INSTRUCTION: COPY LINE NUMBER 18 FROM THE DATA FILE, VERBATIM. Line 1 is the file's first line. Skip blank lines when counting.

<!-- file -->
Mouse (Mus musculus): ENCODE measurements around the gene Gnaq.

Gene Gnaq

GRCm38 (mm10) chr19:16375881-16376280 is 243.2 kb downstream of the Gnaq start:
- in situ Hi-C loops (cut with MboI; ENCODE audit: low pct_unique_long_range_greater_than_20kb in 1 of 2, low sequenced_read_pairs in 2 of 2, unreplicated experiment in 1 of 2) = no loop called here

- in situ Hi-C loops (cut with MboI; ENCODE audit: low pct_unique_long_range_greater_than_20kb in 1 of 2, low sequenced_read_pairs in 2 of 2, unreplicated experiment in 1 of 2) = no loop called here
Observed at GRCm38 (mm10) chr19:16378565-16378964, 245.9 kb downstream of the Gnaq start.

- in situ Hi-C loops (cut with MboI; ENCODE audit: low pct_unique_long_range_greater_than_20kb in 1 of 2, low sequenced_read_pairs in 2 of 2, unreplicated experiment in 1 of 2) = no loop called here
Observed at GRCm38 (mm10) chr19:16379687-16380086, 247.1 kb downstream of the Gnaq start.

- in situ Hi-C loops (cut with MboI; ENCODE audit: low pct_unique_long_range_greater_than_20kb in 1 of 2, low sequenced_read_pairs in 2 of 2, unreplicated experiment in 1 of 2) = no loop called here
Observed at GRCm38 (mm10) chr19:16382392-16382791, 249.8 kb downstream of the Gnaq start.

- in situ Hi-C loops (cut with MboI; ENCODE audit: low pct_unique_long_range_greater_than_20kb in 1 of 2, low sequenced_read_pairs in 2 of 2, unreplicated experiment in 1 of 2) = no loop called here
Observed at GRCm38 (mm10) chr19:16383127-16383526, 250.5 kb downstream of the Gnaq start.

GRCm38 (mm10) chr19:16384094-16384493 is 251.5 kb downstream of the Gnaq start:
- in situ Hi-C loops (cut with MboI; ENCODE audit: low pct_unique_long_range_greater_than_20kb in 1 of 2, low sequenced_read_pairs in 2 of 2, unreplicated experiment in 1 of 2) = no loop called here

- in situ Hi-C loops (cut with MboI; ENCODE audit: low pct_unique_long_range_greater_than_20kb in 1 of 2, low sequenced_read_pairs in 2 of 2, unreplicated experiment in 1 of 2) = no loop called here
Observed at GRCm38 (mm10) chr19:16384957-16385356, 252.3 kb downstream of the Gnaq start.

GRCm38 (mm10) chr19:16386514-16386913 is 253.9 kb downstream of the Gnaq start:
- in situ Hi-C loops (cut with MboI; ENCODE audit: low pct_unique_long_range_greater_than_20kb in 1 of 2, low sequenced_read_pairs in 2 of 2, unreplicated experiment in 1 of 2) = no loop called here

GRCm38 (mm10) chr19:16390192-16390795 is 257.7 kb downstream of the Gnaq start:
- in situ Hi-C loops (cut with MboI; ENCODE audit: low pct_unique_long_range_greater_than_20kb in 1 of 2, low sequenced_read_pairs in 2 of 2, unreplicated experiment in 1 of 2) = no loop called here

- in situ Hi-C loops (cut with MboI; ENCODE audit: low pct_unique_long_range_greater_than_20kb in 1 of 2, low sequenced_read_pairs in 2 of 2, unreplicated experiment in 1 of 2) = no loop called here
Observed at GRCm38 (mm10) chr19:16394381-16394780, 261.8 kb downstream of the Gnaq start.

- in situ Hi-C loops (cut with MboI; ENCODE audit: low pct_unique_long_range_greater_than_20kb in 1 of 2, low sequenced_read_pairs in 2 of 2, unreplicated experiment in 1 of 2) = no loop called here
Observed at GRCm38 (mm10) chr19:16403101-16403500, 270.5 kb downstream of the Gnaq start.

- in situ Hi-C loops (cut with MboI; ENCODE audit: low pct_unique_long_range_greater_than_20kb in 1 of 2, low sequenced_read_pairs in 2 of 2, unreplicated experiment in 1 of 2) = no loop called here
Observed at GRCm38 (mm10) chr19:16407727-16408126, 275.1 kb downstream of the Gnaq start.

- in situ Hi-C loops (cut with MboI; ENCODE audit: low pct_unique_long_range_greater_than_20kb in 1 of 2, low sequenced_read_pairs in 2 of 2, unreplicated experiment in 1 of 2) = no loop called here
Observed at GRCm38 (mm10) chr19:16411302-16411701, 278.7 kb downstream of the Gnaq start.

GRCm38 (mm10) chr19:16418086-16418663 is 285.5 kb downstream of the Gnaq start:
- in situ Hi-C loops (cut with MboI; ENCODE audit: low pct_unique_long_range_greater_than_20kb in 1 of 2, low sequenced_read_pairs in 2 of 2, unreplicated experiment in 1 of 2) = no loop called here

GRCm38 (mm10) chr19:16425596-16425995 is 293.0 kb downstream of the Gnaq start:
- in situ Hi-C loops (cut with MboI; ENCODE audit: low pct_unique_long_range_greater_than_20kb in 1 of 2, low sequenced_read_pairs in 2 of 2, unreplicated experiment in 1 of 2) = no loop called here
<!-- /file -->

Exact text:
- in situ Hi-C loops (cut with MboI; ENCODE audit: low pct_unique_long_range_greater_than_20kb in 1 of 2, low sequenced_read_pairs in 2 of 2, unreplicated experiment in 1 of 2) = no loop called here